We eventually pulled through, just barely. 😅

This thread shares our mistakes as lessons for founders.

**Read On**
We built an impressive product, but we were nobodies.

We thought: we need money to build our vision, so let’s go talk to some investors.


Nobody gave a fuck that we needed money. We needed to prove we deserved their money.
We met some associates and intermediaries who might introduce us to investors.

Few decision-makers wanted to meet with us.

We should’ve stopped there.

If getting meetings is hard, it will take you forever to raise.

Instead, spend your time building product + getting traction.
Read 12 tweets
30 Sep
Most investors add no value, but when they do, it can be company-saving.

In 2010 as @udemy was just picking up steam, eBay-owned PayPal was cracking down on marketplace businesses for violating ToS. Without warning, they shut our entire payments system down.

**Read On**
We had a few months of runway and were starting to raise our Series A. It would take weeks to implement an alternative system, and that would've killed our traction story.

It was all-out panic mode.
We asked everyone for help - many were experiencing the same problem.

PayPal was notoriously bureaucratic at this time and was completely inaccessible to small startups like us.

The "best case" scenario, we heard, was 3 months of downtime.

That would've been a death blow.
Read 7 tweets
23 Sep
Yesterday I made a major life announcement: I’m starting a NewCo after 3 years of exploring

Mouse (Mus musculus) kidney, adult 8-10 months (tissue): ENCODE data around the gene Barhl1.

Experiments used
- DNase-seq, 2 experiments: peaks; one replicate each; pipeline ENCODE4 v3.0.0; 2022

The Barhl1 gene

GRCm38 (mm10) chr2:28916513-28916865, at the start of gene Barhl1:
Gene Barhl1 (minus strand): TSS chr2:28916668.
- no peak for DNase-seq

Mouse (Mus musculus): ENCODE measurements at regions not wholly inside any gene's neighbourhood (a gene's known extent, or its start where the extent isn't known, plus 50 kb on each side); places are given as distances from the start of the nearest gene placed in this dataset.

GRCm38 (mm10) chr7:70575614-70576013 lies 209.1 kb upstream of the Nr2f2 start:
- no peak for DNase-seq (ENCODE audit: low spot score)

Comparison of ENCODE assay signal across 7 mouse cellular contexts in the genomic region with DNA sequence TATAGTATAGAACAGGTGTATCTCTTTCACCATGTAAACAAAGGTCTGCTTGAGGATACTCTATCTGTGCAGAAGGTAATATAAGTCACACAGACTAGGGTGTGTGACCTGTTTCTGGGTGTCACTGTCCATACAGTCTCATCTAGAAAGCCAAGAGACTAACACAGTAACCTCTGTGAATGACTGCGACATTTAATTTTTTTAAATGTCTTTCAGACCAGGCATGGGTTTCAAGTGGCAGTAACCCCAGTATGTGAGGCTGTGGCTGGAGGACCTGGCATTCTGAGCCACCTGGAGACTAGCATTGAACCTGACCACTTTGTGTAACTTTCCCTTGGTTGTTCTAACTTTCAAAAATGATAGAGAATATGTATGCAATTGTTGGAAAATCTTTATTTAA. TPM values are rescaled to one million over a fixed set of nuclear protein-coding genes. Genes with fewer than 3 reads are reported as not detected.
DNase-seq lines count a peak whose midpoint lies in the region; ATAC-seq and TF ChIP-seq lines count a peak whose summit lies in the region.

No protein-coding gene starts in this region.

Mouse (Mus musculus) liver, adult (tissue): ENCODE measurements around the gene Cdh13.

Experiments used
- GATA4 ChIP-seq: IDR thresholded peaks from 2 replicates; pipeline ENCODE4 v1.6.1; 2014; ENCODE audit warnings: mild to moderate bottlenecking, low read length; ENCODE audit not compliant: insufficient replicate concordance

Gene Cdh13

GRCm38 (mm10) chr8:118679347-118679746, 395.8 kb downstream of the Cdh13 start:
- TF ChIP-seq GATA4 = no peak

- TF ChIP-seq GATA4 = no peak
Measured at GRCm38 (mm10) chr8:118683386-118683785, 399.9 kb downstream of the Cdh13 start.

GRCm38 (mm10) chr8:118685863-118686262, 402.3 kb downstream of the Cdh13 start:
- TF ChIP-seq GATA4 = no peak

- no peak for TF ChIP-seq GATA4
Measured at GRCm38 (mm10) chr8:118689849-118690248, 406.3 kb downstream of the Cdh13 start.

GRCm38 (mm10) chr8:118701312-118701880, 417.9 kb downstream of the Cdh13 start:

More of you cared than I expected; thanks for the support! 🙏🏾

What the hell did I do for 3 years?

Thought I’d share the back-story...

**Read On**
In 2017, my life blew apart as I shut down @Sprig. Shock + relief.

Even as we shut down, new opportunities were coming my way.

Funders for new ventures. Hotshot CEOs asking me to be an exec.

There’s always opportunity in SV.

What opportunities would I miss by stepping away?
After some good advice, I needed to resist the FOMO.

I know people who grinded for 20 years straight, constantly chasing more success and more money. That wasn’t for me.

I decided on the first rule of my transition: GET AWAY.

I packed my bags, left SF and went nomadic. Image
Read 14 tweets
9 Sep
In the 2001 recession, my parents lost everything, marriage included.

My dreams felt like they were slipping away; I was depressed, angry and had nowhere to turn.

This is a story about how I turned crisis into opportunity by fusing education and entrepreneurship.

**Read On**
I was in a tough spot. We didn’t grow up wealthy, but I certainly had enough. I went to good schools, traveled internationally, and had all the tech and books I needed.

The crisis threw a wrench in everything.

Like many people today, I started to question the status quo.
Slowly, I started to get pissed off. The world felt like it was out to get me. I questioned if the “adults” in the room knew as much as they purported.

My grades slipped and my rebellious nature came out.

It's so easy to devolve into anger when times are tough.
Read 19 tweets
30 Jul
Recently I've shared some heartfelt tweet-stories about entrepreneurship. Your support has been so encouraging 🙏🙏🙏

Now I'm doubling down with a personal mailing list: - please help spread the word!

**A thread on what will make this newsletter unique**
1. I'll talk about firsthand experiences.

There are great newsletters that opine about tech, startups, vc. Instead, I'm going to talk about in-the-trenches realities. Real shit that most newsletter writers haven't experienced or aren't willing to share.
2. Global.

Silicon Valley is an extremely insular place. I love it actually, but it isn't for everyone and isn't relatable. I've spent almost 4 years of my life abroad and been to 60 countries.

We're going to get outside the bubble.
Read 6 tweets